Aggregated backup generators help support San Diego grid

Three years ago, Dennis Quinn, president of what was then Seattle-based Celerity Energy, proposed to San Diego Gas & Electric Co. (SDG&E) that it develop a “Clean Gen” program designed to upgrade 25 MW of existing backup generators to support the grid during times of peak demand. Recognizing the value of the Clean Gen program, in terms of both an operating cost perspective and its ability to positively affect SDG&E’s environmental impact, the utility accepted Celerity’s proposal.

In May 2006, Celerity was acquired by Boston-based EnerNOC Inc., a demand response aggregator that has more than 900 MW of demand response capacity under management.

Nonsmoking engines

The Clean Gen program aggregates existing backup generators and operates them during periods of peak demand to support the electric grid and minimize blackout risk. Shortly after partnering with SDG&E, Quinn and the EnerNOC team signed contracts with several end users to enroll their backup generators in the program. However, before it could move forward, emissions had to be addressed with San Diego County’s Air Pollution Control District (APCD).

The APCD had concerns about 25 MW worth of backup generators operating more hours than their then-current permits would allow because of the potential negative impact on San Diego’s air quality. The APCD and EnerNOC worked to identify filters that would allow the generators to emit the same amount of particulate matter or less in 200 hours as they would have emitted in the normally permitted 30 hours of operation per year.

Quinn and EnerNOC agreed to install California Air Resources Board–approved diesel particulate filters (DPFs) that would reduce particulate matter emissions by over 85% (Figure 1). Another important benefit of the DPFs is that they significantly reduce carbon monoxide and hydrocarbon emissions. In addition, recent California regulations require the exclusive use of ultra-low-sulfur diesel fuel.

 
1. Nonsmokers only please. EnerNOC installs a California Air Resources Board–approved filter on each generator to reduce emissions. Both generators are running in this picture. The generator on the left shows post-installation air quality; the generator on the right shows pre-installation air quality. Courtesy: EnerNOC

Generators save the day

The University of San Diego (USD) was the first to come on-line in November 2006 with three 2,000-kW diesel-fired Cummins generators. Not only does USD get payments for the use of its generators, but EnerNOC also has taken over responsibility for ongoing generator maintenance, which, according to Roger Manion, assistant vice president, facilities management at USD, gives the university a greater sense of security that its generators will operate when needed. In addition, USD is also notified when the grid is at risk, which is important information for the managers of a 7,600-student campus.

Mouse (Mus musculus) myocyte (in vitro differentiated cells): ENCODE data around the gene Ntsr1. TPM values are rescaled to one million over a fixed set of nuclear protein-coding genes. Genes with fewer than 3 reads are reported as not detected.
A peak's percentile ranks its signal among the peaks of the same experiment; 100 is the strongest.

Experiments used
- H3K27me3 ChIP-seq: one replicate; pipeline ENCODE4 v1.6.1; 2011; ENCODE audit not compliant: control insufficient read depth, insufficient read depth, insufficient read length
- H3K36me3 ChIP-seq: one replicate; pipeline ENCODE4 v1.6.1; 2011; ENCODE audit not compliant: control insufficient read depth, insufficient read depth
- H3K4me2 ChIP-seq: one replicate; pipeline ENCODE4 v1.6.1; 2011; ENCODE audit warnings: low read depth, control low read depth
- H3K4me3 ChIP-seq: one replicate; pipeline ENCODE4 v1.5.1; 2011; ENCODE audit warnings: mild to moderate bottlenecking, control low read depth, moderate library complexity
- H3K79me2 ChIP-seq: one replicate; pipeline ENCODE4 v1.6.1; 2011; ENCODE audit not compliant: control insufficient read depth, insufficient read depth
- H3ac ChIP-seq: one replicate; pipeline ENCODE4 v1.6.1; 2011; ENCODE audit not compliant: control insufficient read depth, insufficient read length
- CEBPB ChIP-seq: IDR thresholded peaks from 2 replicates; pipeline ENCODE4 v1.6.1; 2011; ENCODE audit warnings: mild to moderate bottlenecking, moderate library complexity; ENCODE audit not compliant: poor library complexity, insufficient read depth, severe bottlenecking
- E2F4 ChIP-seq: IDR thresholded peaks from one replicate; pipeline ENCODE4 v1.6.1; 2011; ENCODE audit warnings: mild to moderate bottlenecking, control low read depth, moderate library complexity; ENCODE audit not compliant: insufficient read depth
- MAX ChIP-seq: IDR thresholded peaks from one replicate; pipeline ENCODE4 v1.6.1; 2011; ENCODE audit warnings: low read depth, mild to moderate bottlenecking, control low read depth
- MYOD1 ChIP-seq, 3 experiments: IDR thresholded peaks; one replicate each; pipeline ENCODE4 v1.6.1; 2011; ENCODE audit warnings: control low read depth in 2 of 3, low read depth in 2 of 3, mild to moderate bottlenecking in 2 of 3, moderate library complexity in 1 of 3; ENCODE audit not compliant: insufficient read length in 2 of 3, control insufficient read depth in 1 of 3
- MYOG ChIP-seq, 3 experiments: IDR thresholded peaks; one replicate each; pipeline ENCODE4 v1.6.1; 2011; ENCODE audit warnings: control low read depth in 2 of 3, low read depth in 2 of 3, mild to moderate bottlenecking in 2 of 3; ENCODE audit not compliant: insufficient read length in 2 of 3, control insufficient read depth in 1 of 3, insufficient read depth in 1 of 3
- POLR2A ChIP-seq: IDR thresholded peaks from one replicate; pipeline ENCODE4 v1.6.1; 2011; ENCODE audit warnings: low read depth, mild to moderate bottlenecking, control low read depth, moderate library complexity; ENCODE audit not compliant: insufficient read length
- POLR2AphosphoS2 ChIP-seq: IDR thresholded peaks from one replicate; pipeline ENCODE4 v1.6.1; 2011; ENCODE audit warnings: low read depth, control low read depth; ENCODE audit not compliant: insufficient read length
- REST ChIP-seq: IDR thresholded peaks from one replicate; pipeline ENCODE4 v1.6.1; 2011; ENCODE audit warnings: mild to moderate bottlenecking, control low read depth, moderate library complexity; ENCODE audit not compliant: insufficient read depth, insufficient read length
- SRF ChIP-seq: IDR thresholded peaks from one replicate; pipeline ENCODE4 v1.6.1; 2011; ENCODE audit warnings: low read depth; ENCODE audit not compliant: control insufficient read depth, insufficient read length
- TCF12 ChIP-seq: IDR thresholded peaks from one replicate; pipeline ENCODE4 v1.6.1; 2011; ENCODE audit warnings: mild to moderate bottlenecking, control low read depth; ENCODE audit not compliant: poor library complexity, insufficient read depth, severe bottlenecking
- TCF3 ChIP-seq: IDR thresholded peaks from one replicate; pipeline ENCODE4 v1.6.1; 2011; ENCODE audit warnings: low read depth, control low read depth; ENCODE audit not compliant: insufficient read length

When an event is called, USD does not notice the transition because the generators run parallel with the grid. If there is a blackout despite an event being called, USD won’t notice because it will already be running on backup generators. According to Les Young, senior project manager at EnerNOC, “This is a great aspect of the program because USD is not subject to a momentary outage if a program event is called or the grid fails during an event.”

The San Diego County Water Authority’s (SDCWA’s) Olivenhain Dam facility in Escondido, Calif., also enrolled its four 2,000-kW Caterpillar diesel generators in the program (Figure 2). These generators, normally used to provide power to the facility’s three 2,500-hp water pumps in the event of a power failure, are the perfect fit for the program: they’re big, powerful, and willing to work. They are also set up in parallel with the grid, so there is no interruption if a program event is called or the grid blacks out.

 
2. Mighty generators. In this construction photo of Olivenhain Dam’s four 2,000-kW Caterpillar diesel generators, the two generators on the right have the new filters installed; the gensets on the left are awaiting the upgrade. Courtesy: EnerNOC